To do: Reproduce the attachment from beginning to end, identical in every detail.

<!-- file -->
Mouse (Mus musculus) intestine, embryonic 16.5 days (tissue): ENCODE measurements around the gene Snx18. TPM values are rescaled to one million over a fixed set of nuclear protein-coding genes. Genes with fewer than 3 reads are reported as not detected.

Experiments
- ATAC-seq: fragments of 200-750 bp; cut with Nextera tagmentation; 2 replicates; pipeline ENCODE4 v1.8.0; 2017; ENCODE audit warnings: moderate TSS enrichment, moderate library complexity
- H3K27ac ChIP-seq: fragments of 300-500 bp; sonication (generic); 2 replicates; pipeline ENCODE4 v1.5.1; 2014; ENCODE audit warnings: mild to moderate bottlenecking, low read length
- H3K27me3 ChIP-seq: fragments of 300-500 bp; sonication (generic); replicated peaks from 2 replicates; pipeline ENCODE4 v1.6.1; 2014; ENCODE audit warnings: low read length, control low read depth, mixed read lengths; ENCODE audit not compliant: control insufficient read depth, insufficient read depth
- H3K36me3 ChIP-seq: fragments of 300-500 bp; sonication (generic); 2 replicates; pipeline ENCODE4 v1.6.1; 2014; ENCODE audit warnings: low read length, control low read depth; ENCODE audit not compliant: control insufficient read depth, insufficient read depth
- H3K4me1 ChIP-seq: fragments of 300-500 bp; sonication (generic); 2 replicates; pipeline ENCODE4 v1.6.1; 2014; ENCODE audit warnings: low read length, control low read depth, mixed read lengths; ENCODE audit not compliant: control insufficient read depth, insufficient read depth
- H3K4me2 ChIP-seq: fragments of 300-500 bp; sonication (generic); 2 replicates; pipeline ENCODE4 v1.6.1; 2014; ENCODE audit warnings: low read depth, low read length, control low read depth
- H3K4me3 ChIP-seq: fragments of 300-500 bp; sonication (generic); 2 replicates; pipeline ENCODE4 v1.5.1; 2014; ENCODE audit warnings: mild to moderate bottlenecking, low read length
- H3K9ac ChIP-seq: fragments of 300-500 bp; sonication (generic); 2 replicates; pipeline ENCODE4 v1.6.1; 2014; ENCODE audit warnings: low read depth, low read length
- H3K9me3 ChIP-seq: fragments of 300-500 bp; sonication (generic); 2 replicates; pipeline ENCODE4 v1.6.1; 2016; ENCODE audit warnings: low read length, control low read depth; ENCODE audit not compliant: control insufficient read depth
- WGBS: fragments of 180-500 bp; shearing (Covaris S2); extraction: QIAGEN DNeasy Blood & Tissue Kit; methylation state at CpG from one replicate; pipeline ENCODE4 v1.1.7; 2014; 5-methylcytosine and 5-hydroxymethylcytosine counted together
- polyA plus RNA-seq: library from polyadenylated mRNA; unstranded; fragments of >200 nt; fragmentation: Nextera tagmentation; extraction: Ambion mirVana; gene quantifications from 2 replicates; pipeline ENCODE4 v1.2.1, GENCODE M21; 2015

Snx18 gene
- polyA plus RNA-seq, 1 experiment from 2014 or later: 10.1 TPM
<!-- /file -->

Mouse (Mus musculus) intestine, embryonic 16.5 days (tissue): ENCODE measurements around the gene Snx18. TPM values are rescaled to one million over a fixed set of nuclear protein-coding genes. Genes with fewer than 3 reads are reported as not detected.

Experiments
- ATAC-seq: fragments of 200-750 bp; cut with Nextera tagmentation; 2 replicates; pipeline ENCODE4 v1.8.0; 2017; ENCODE audit warnings: moderate TSS enrichment, moderate library complexity
- H3K27ac ChIP-seq: fragments of 300-500 bp; sonication (generic); 2 replicates; pipeline ENCODE4 v1.5.1; 2014; ENCODE audit warnings: mild to moderate bottlenecking, low read length
- H3K27me3 ChIP-seq: fragments of 300-500 bp; sonication (generic); replicated peaks from 2 replicates; pipeline ENCODE4 v1.6.1; 2014; ENCODE audit warnings: low read length, control low read depth, mixed read lengths; ENCODE audit not compliant: control insufficient read depth, insufficient read depth
- H3K36me3 ChIP-seq: fragments of 300-500 bp; sonication (generic); 2 replicates; pipeline ENCODE4 v1.6.1; 2014; ENCODE audit warnings: low read length, control low read depth; ENCODE audit not compliant: control insufficient read depth, insufficient read depth
- H3K4me1 ChIP-seq: fragments of 300-500 bp; sonication (generic); 2 replicates; pipeline ENCODE4 v1.6.1; 2014; ENCODE audit warnings: low read length, control low read depth, mixed read lengths; ENCODE audit not compliant: control insufficient read depth, insufficient read depth
- H3K4me2 ChIP-seq: fragments of 300-500 bp; sonication (generic); 2 replicates; pipeline ENCODE4 v1.6.1; 2014; ENCODE audit warnings: low read depth, low read length, control low read depth
- H3K4me3 ChIP-seq: fragments of 300-500 bp; sonication (generic); 2 replicates; pipeline ENCODE4 v1.5.1; 2014; ENCODE audit warnings: mild to moderate bottlenecking, low read length
- H3K9ac ChIP-seq: fragments of 300-500 bp; sonication (generic); 2 replicates; pipeline ENCODE4 v1.6.1; 2014; ENCODE audit warnings: low read depth, low read length
- H3K9me3 ChIP-seq: fragments of 300-500 bp; sonication (generic); 2 replicates; pipeline ENCODE4 v1.6.1; 2016; ENCODE audit warnings: low read length, control low read depth; ENCODE audit not compliant: control insufficient read depth
- WGBS: fragments of 180-500 bp; shearing (Covaris S2); extraction: QIAGEN DNeasy Blood & Tissue Kit; methylation state at CpG from one replicate; pipeline ENCODE4 v1.1.7; 2014; 5-methylcytosine and 5-hydroxymethylcytosine counted together
- polyA plus RNA-seq: library from polyadenylated mRNA; unstranded; fragments of >200 nt; fragmentation: Nextera tagmentation; extraction: Ambion mirVana; gene quantifications from 2 replicates; pipeline ENCODE4 v1.2.1, GENCODE M21; 2015

Snx18 gene
- polyA plus RNA-seq, 1 experiment from 2014 or later: 10.1 TPM